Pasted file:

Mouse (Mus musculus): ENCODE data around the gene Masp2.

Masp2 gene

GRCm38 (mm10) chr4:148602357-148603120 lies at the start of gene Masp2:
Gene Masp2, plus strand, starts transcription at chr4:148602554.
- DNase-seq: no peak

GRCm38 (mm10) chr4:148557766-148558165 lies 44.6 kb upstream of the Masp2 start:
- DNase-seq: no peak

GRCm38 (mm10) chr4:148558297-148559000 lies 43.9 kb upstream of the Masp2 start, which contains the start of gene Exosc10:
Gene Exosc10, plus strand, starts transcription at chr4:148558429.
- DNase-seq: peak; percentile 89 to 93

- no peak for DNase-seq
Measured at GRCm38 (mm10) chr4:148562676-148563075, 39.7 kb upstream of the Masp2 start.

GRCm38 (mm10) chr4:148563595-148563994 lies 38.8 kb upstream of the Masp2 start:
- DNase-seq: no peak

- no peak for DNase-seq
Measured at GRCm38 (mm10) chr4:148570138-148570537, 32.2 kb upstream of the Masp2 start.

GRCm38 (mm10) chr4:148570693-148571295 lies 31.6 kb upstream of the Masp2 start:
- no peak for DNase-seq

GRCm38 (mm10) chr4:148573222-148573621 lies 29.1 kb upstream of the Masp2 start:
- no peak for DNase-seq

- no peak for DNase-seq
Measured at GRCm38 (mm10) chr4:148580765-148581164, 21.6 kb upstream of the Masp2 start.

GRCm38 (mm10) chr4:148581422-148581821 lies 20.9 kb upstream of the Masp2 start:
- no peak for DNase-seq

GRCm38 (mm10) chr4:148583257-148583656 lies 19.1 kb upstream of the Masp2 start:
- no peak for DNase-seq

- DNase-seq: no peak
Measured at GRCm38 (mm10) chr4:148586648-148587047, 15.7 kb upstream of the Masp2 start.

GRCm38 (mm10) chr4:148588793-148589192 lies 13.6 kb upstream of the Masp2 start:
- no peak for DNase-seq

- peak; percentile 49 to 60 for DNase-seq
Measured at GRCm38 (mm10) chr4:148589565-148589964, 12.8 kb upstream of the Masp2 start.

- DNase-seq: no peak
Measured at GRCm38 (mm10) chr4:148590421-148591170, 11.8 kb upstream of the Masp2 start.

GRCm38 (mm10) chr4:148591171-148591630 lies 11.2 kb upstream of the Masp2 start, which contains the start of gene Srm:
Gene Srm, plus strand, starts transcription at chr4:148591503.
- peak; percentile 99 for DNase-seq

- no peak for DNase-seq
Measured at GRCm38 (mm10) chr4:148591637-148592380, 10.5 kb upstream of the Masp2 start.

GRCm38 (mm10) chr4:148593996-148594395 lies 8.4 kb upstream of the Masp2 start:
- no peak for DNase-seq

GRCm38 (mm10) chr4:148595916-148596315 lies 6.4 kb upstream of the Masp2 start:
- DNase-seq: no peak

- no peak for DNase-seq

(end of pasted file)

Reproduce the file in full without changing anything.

Mouse (Mus musculus): ENCODE data around the gene Masp2.

Masp2 gene

GRCm38 (mm10) chr4:148602357-148603120 lies at the start of gene Masp2:
Gene Masp2, plus strand, starts transcription at chr4:148602554.
- DNase-seq: no peak

GRCm38 (mm10) chr4:148557766-148558165 lies 44.6 kb upstream of the Masp2 start:
- DNase-seq: no peak

GRCm38 (mm10) chr4:148558297-148559000 lies 43.9 kb upstream of the Masp2 start, which contains the start of gene Exosc10:
Gene Exosc10, plus strand, starts transcription at chr4:148558429.
- DNase-seq: peak; percentile 89 to 93

- no peak for DNase-seq
Measured at GRCm38 (mm10) chr4:148562676-148563075, 39.7 kb upstream of the Masp2 start.

GRCm38 (mm10) chr4:148563595-148563994 lies 38.8 kb upstream of the Masp2 start:
- DNase-seq: no peak

- no peak for DNase-seq
Measured at GRCm38 (mm10) chr4:148570138-148570537, 32.2 kb upstream of the Masp2 start.

GRCm38 (mm10) chr4:148570693-148571295 lies 31.6 kb upstream of the Masp2 start:
- no peak for DNase-seq

GRCm38 (mm10) chr4:148573222-148573621 lies 29.1 kb upstream of the Masp2 start:
- no peak for DNase-seq

- no peak for DNase-seq
Measured at GRCm38 (mm10) chr4:148580765-148581164, 21.6 kb upstream of the Masp2 start.

GRCm38 (mm10) chr4:148581422-148581821 lies 20.9 kb upstream of the Masp2 start:
- no peak for DNase-seq

GRCm38 (mm10) chr4:148583257-148583656 lies 19.1 kb upstream of the Masp2 start:
- no peak for DNase-seq

- DNase-seq: no peak
Measured at GRCm38 (mm10) chr4:148586648-148587047, 15.7 kb upstream of the Masp2 start.

GRCm38 (mm10) chr4:148588793-148589192 lies 13.6 kb upstream of the Masp2 start:
- no peak for DNase-seq

- peak; percentile 49 to 60 for DNase-seq
Measured at GRCm38 (mm10) chr4:148589565-148589964, 12.8 kb upstream of the Masp2 start.

- DNase-seq: no peak
Measured at GRCm38 (mm10) chr4:148590421-148591170, 11.8 kb upstream of the Masp2 start.

GRCm38 (mm10) chr4:148591171-148591630 lies 11.2 kb upstream of the Masp2 start, which contains the start of gene Srm:
Gene Srm, plus strand, starts transcription at chr4:148591503.
- peak; percentile 99 for DNase-seq

- no peak for DNase-seq
Measured at GRCm38 (mm10) chr4:148591637-148592380, 10.5 kb upstream of the Masp2 start.

GRCm38 (mm10) chr4:148593996-148594395 lies 8.4 kb upstream of the Masp2 start:
- no peak for DNase-seq

GRCm38 (mm10) chr4:148595916-148596315 lies 6.4 kb upstream of the Masp2 start:
- DNase-seq: no peak

- no peak for DNase-seq